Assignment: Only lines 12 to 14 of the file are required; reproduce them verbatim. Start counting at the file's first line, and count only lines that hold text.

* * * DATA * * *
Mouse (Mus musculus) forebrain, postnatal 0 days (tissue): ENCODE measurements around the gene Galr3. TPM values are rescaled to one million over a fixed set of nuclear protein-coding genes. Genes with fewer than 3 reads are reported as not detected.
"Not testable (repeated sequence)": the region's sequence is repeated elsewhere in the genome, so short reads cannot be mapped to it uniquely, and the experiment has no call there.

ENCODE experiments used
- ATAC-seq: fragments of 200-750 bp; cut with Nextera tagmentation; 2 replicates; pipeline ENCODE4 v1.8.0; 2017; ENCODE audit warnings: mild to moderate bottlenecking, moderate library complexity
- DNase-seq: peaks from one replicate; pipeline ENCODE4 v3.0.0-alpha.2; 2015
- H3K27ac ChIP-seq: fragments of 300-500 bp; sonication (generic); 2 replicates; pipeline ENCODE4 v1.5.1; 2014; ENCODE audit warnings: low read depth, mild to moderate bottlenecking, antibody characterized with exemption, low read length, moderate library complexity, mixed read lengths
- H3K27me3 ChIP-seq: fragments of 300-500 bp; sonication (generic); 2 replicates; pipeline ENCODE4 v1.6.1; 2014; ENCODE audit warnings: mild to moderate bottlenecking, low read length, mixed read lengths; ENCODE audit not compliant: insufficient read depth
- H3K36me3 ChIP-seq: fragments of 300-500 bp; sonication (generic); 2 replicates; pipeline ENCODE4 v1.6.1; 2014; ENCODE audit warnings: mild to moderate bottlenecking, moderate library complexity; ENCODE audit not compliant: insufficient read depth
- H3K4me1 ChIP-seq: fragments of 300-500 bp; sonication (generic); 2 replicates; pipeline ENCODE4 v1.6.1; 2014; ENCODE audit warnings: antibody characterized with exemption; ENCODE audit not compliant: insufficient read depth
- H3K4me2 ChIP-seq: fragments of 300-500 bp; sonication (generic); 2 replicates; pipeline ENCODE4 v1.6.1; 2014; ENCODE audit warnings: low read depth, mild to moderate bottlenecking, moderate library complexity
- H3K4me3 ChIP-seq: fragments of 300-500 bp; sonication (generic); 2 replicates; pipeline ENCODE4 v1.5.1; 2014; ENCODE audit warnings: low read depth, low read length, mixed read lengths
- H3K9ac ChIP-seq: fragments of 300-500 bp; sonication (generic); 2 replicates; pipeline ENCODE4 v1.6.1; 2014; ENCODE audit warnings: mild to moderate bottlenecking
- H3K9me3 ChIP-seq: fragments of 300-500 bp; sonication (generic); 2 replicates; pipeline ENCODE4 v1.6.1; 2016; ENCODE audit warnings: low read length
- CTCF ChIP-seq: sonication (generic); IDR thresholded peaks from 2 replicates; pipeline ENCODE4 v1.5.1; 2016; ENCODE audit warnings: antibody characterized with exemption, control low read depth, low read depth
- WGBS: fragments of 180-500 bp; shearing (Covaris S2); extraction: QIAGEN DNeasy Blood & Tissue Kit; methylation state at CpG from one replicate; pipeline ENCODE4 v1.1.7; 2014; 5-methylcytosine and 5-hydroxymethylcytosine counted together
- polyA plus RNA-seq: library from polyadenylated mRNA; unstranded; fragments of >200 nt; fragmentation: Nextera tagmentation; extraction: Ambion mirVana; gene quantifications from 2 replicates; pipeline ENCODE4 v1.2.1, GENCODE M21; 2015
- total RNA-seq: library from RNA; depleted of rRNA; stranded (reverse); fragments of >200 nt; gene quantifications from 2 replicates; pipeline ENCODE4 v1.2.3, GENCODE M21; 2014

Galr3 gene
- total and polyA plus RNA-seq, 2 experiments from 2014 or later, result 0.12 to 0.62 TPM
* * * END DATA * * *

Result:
- H3K9ac ChIP-seq: fragments of 300-500 bp; sonication (generic); 2 replicates; pipeline ENCODE4 v1.6.1; 2014; ENCODE audit warnings: mild to moderate bottlenecking
- H3K9me3 ChIP-seq: fragments of 300-500 bp; sonication (generic); 2 replicates; pipeline ENCODE4 v1.6.1; 2016; ENCODE audit warnings: low read length
- CTCF ChIP-seq: sonication (generic); IDR thresholded peaks from 2 replicates; pipeline ENCODE4 v1.5.1; 2016; ENCODE audit warnings: antibody characterized with exemption, control low read depth, low read depth